Tersia Baker is a prime example of how the SAIW has been instrumental in laying a career foundation for many executives across the country and the continent. Now General Manager at PSC Integrity, she was inspired by her father who worked at Sasol. Encouraging her to pursue a career that she felt passionate about, she was offered a learnership programme with the AIA Department at Sasol Secunda in partnership with the SAIW.
Following a gruelling series of interviews, exams and aptitude tests, she was chosen as a candidate. With her philosophy of ‘becoming the greatest through integrity and innovation with strength in partnerships’, there was no doubt Tersia would excel in her chosen career.
She explains; “The learnership was no walk in the park. As a young woman in an industry dominated by men in a very technical environment I had to push harder and work harder. I was part of the first ever learnership programme, so it was a huge learning experience”. Being lectured by dedicated staff, she was constantly in awe of their technical proficiency, practical experience and work ethic. “All the lecturers and mentors from the South African Institute of Welding (SAIW) were admired and they really set the tone for what was expected of us”.
Tersia says they were given the best lecturers from the SAIW and lots of help from senior experienced inspectors who worked at Sasol. She recalls, “We completed nearly every quality and inspection course offered by the SAIW over the course of 10 months. It was a demanding programme of lectures and exams on a continuous basis”. The workload was challenging and she studied everything from SAIW Inspector level I & II into all NDT methods, plant inspectors courses, codes courses, CP boilers and pressure vessels as well as courses in paint inspection. She admits the most fun she had was during her introduction to welding where she mastered a manner of welding techniques over a period of four weeks. “Getting practical knowledge is key in understanding the technical part of quality and inspection”.
After the programme with the SAIW, which was over a period of a year of studying, Tersia completed two years of practical training onsite. After many hours logged and interviews, she was given a full time job at Sasol Secunda and completed her in-service training over the course of a further three years. Here she was exposed to all sorts of processes and refining and power generation. Involved in vendor inspections at Intertek and the opportunity to work on incredible projects, she was able to travel into Africa and abroad, continually furthering her knowledge and expertise.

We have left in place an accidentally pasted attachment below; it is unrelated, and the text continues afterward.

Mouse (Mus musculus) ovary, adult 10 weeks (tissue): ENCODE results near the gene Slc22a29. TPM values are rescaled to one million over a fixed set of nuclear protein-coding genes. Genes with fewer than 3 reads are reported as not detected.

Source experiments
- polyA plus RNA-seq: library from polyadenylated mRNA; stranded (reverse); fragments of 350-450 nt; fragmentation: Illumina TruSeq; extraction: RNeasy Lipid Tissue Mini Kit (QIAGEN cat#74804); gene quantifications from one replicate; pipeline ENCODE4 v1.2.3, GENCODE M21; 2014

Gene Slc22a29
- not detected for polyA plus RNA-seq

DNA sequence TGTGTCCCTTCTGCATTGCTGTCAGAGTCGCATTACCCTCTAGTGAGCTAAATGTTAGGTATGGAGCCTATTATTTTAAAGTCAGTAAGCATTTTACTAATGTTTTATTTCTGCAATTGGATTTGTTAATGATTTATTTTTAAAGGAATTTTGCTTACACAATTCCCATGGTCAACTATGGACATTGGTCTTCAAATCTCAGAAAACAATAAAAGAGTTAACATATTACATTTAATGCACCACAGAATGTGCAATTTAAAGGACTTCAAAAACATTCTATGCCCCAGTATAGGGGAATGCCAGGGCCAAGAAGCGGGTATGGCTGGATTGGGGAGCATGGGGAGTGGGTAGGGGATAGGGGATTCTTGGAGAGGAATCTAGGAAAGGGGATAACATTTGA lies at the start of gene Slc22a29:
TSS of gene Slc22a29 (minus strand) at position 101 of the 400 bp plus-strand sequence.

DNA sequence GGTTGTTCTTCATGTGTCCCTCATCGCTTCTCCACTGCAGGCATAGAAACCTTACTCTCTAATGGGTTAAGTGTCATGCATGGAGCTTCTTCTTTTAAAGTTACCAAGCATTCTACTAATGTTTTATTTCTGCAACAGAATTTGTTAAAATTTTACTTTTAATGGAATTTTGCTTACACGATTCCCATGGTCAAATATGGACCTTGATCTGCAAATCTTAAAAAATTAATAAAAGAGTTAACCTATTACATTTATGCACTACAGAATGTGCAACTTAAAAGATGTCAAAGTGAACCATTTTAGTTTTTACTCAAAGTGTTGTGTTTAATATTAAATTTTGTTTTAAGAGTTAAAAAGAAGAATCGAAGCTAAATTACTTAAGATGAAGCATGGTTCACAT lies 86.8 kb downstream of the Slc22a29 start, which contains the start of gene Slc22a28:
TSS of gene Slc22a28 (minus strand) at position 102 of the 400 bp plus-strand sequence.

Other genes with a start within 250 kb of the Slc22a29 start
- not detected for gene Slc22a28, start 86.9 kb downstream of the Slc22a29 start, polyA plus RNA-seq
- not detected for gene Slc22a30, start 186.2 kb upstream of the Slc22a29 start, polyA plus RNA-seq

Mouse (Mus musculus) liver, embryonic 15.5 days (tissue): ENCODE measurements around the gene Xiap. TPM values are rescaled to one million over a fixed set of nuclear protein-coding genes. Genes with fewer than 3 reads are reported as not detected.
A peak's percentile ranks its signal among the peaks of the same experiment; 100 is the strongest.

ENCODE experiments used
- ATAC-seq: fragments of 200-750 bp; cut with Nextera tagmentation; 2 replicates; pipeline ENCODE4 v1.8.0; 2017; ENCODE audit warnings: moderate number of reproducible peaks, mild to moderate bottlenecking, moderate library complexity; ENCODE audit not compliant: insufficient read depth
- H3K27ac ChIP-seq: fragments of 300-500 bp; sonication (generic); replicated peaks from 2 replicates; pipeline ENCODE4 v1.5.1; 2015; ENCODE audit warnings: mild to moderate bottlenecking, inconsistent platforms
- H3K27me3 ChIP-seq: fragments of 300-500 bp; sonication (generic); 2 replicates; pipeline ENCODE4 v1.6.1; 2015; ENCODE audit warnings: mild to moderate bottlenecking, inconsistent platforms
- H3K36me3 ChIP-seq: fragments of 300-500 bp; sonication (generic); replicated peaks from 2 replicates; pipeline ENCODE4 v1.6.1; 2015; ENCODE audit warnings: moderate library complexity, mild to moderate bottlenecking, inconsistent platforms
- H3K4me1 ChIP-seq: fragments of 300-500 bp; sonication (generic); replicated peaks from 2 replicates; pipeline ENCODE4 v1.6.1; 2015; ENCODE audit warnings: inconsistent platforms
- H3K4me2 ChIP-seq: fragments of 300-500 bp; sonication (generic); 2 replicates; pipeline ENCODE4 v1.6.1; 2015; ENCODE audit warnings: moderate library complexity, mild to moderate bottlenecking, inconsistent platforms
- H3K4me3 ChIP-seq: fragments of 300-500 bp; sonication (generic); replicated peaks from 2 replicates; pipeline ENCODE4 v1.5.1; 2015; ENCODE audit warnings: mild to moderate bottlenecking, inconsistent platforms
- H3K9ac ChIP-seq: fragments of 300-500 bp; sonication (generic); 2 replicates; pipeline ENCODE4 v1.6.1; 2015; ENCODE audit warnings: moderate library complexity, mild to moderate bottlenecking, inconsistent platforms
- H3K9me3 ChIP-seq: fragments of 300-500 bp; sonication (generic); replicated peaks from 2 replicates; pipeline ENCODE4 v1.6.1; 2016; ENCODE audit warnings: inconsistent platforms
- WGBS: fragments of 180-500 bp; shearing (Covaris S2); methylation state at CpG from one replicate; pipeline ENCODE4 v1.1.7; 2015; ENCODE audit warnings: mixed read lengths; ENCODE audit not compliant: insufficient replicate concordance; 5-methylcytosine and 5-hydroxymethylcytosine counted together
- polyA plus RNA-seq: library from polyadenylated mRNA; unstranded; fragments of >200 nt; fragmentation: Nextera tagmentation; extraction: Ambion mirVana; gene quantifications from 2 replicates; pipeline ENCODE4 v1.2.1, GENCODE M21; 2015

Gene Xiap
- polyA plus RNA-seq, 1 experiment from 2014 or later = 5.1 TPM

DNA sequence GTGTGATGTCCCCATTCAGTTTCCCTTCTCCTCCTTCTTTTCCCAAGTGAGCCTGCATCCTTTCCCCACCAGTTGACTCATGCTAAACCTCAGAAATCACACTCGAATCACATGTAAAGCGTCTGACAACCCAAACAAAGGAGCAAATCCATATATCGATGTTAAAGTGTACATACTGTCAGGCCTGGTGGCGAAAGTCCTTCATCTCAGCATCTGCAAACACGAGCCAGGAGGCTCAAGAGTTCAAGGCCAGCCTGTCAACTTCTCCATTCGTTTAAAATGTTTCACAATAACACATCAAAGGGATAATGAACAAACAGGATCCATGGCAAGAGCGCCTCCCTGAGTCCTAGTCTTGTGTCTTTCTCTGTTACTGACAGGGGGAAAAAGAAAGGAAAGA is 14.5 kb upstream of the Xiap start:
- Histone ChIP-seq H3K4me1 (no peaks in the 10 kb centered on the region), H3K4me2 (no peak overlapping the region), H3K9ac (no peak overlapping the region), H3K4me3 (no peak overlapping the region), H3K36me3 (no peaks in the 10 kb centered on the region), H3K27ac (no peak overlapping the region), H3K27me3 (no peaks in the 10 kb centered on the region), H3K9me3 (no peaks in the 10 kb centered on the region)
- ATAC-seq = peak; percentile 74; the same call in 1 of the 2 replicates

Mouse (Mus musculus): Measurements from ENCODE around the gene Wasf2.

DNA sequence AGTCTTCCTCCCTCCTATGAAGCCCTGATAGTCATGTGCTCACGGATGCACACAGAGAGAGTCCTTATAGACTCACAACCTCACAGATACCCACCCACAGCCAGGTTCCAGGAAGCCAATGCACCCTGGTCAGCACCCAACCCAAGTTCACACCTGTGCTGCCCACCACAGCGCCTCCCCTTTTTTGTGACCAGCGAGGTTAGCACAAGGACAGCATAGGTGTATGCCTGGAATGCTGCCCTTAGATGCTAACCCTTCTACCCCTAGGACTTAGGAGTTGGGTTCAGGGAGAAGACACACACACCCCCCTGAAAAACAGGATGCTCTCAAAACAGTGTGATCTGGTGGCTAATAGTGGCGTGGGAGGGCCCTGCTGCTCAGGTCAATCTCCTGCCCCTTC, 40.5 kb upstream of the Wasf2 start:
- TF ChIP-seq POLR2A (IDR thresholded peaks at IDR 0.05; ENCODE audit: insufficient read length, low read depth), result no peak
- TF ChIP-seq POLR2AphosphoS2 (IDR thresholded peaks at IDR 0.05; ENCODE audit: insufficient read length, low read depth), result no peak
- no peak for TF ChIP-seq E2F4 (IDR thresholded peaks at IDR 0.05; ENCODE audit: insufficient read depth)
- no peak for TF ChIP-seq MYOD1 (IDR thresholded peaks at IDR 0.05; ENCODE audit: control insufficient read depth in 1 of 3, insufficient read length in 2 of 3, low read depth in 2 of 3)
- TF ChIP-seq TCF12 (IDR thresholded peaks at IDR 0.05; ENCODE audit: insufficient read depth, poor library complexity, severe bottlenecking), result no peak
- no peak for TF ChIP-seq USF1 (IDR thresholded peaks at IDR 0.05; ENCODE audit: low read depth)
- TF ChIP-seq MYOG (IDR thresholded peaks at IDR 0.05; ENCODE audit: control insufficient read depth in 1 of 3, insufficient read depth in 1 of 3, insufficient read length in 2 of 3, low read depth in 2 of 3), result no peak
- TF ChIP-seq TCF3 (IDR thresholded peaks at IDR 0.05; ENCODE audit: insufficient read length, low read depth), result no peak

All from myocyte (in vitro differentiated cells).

Rising through the ranks
She has now found her home at PSC Integrity, one of the leading black owned AIA companies in South Africa, focusing on power generation and working on Eskom projects. Passionate and dedicated to her career, Tersia explains, “I have grown from a very technical background into understanding the commercial aspects and the business of engineering. We’re making progress through innovative perspectives in finding solutions to our client’s quality and inspection challenges”.
Tersia maintains that programmes like the one SAIW offered are critical. “There are so many disadvantaged students who would greatly benefit from programmes like these. I feel we really need to start promoting engineering in schools, and not just the basic head title engineering courses, there’s so much more than that”. She further adds that, “Our economy needs industrialists, artisans and engineers. South Africa has produced some of the world’s best engineers and engineering solutions. We are a country rich in minerals. This is where our opportunity for economic growth lies. Gearing up our youth to become industrialists will be our strength”.
Women are the best
Coming from an all-girls school, Tersia was not exposed to career options that included engineering, and without the programme she did through SAIW she would never have known about this exciting industry. “There are very few women in the welding inspection and engineering fields and yet we possess the most potential. I find I am very often the only female amongst my male colleagues, and as result, often underestimated”. Working harder and learning quicker to prove herself, she affirms that women are excellent engineers and some of the best welders she knows. “More and more women are being accepted in this industry as leaders but I feel we really need to push the envelope and make a careers in inspection, welding and engineering for women the norm”.
Tersia believes it would be a great service to all young South Africans if there was more knowledge sharing in terms of career options and programmes like the one she did through the SAIW. “I would encourage any women interested to test themselves in this industry, it’s so exciting to be a part of larger projects and in knowing the work we do in engineering is for the greater good of growing our country. There are so many programmes available, find one. Stick through it. Find a mentor! And if you’re knowledgeable find a mentee! Knowledge sharing is growth for all”, concludes Tersia.
SAIW Business Development Manager Etienne Nell is in awe of Tersia’s incredible career accomplishments and says, “She was once a student at SAIW and now is MD of PSC Integrity, an extraordinary achievement”.